Learn Jesus' Teachings in His Own Language

Jesus’ Own Language, People and Times

From And There Was Light by Rocco A. Errico

“Let us view Rabbi Jesus, an Aramaic speaking Shemite, in the light of his own
language, people, and times. We are going to examine the background of the ancient
Aramaic language, Hebrew Scripture, customs, metaphors, and psychology, as well as
the unencumbered Aramaic style of writing behind the teachings and narratives of the

According to Matthew and Luke, Jesus was born of unassuming parents in a rural,
modest town in the province of Galilee.  He grew up among humble people to whom
simplicity and poverty were the highest realities in life. These country peasants did not
speak or think in sophisticated ways. Jesus proclaimed and taught his message with
simple words coming from daily speech and illustrated with stories that everyone could

However, in a broader setting, Jesus came into a world that the great Roman
empire was ruling. Rome had established peace and order. Its military organization and
institutions were unequaled by any other nation until the beginning of the 20th century.
Rome’s laws were universal.

To this day the Galilean teacher receives ongoing worldwide acclaim and worship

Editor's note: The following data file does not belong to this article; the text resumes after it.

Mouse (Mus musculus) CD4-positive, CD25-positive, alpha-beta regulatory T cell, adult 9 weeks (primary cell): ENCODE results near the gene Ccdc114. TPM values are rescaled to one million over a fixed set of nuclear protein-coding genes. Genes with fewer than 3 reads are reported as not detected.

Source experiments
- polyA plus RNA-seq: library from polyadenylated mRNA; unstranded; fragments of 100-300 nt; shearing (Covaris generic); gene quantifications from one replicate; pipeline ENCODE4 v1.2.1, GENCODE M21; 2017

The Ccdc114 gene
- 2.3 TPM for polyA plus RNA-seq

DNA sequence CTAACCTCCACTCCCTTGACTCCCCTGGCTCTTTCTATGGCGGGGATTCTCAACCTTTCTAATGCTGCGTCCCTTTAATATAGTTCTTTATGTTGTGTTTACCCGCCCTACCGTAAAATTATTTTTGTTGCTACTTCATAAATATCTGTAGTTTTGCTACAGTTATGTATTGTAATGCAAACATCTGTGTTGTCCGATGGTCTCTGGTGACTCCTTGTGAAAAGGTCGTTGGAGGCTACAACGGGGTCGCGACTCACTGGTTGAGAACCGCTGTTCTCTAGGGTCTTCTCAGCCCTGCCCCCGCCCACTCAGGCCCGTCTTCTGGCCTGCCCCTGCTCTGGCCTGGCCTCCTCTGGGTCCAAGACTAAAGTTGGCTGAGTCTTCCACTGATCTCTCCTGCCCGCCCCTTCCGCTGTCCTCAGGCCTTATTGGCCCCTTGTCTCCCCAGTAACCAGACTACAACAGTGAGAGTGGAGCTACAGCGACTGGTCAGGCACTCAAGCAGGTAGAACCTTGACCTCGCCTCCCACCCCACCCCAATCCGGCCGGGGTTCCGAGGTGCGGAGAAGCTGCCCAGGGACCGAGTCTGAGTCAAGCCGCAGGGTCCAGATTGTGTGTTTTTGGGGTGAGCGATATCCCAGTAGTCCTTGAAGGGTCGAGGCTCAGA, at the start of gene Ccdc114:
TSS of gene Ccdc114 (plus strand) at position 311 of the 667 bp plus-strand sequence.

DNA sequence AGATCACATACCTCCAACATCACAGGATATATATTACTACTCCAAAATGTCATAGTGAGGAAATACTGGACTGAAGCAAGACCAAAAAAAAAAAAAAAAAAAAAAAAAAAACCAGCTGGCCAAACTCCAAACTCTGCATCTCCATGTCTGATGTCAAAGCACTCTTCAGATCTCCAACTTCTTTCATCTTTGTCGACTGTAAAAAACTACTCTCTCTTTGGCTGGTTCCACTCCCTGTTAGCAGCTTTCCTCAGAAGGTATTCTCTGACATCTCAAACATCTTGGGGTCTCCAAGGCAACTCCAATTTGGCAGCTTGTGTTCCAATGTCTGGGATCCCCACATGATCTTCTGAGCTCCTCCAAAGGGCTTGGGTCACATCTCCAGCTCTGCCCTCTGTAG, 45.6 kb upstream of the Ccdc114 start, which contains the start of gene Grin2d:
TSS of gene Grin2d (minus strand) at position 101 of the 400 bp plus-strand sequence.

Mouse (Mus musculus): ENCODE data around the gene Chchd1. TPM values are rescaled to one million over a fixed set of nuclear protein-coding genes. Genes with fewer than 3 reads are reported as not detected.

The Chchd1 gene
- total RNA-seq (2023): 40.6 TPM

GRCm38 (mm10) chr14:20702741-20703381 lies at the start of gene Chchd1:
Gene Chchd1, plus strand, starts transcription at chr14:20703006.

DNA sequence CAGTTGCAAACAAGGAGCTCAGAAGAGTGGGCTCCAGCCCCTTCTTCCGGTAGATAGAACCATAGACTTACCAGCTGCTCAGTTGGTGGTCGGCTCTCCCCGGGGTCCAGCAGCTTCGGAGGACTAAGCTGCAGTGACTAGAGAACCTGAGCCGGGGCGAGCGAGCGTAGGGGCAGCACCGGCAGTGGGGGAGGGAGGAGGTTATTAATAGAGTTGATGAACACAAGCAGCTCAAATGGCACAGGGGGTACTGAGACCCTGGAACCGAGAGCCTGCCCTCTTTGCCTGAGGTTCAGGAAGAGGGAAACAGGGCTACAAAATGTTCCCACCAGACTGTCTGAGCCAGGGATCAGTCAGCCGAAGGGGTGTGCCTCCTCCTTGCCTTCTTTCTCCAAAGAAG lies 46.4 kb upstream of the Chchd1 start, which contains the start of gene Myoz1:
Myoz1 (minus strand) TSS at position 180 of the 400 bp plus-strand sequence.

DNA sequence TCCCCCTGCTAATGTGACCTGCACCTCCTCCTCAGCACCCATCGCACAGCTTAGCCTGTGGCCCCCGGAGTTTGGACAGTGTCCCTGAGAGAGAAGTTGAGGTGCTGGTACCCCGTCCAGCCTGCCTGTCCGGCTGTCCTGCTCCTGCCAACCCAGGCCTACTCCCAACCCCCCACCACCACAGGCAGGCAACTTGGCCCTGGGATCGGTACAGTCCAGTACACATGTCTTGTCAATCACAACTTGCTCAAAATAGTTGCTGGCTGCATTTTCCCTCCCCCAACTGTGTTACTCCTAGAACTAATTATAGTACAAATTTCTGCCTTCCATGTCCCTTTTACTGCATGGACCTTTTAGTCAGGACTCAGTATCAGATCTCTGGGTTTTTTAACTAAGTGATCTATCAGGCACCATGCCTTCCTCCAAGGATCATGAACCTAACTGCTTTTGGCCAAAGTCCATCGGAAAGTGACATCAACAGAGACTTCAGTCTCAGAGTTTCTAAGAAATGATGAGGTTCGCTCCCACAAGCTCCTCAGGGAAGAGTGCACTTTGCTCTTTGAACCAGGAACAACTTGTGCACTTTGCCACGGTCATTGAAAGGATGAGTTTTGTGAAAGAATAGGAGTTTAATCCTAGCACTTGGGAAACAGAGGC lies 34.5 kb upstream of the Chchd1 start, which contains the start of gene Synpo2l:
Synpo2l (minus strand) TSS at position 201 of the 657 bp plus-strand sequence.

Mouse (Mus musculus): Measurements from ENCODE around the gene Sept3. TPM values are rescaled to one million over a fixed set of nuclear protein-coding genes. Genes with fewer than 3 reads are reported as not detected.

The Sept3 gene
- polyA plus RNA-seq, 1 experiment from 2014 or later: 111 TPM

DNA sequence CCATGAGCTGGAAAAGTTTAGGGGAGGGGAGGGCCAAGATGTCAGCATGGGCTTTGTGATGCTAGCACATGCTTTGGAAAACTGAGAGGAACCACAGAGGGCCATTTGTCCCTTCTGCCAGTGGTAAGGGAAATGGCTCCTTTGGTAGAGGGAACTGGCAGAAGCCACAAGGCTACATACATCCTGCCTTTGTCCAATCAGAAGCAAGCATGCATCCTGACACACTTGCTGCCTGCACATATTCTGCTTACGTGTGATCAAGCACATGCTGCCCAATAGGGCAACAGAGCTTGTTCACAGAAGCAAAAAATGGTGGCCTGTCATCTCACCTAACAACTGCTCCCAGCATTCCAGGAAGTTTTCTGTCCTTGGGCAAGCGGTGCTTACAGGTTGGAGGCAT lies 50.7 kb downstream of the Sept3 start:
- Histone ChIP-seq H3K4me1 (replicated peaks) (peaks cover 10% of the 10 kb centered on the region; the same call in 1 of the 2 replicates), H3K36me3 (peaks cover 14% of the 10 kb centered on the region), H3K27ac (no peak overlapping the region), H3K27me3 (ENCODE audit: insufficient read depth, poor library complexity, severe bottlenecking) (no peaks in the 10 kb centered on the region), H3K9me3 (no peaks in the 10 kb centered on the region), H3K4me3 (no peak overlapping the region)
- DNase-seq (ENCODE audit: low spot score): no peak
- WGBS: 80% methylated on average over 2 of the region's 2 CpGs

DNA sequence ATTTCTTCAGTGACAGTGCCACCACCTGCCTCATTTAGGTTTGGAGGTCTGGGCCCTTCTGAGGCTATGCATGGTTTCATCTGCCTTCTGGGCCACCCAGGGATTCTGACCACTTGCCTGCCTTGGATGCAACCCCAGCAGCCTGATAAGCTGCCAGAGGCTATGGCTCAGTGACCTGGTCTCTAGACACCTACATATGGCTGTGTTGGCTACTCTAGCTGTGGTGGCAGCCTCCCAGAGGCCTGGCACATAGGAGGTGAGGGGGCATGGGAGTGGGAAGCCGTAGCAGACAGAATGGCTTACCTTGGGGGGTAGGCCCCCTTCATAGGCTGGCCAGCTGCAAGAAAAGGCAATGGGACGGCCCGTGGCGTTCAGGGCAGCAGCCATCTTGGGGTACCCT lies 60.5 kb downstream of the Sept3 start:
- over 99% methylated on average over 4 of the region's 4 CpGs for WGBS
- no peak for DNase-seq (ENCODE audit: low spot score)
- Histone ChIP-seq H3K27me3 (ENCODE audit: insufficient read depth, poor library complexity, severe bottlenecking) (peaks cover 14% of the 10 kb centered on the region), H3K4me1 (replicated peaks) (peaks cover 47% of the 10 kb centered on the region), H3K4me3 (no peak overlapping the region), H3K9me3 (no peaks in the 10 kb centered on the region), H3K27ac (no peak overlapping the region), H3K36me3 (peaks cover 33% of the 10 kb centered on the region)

through many forms, yet he never sought worshipers. He never attempted to inaugurate a
new system of worship. Nor did he wish to undermine the genuine underpinnings of his
forefather’s religion. He discounted honors and notoriety.

Deep faith and his personal relationship with God whom he called “Father” motivated him.
He taught no abstruse and mysterious doctrines. He did not wait for people to come to him. Jesus went to the people.

When he taught, he did so in the synagogues, marketplaces, at private homes, on
hilltops, at the seashore, and anywhere else he could find listeners. The Galilean master
originated no difficult terms to understand; he used familiar ideas. His comforting,
charismatic personality and his plain words and direct parables captivated the harried
Galileans who eagerly sought him and listened to him.

He called God Abba, “Father.” He ascribed to God, by implication, a universal and
special providence, humane in its action, doing good even to the ungrateful and the
wicked. He also ascribed to his Father a benevolent ethical nature. According to Jesus,
God’s nature consisted of gracious love, a spirit delighting in compassion and ready to
forgive, and desiring that same spirit to rule in everyone’s heart and soul. Jesus, in
eloquent simplicity, taught from a deep assurance that a human being, regardless of
imperfections, carries within his or her soul the transcendent power of God.”

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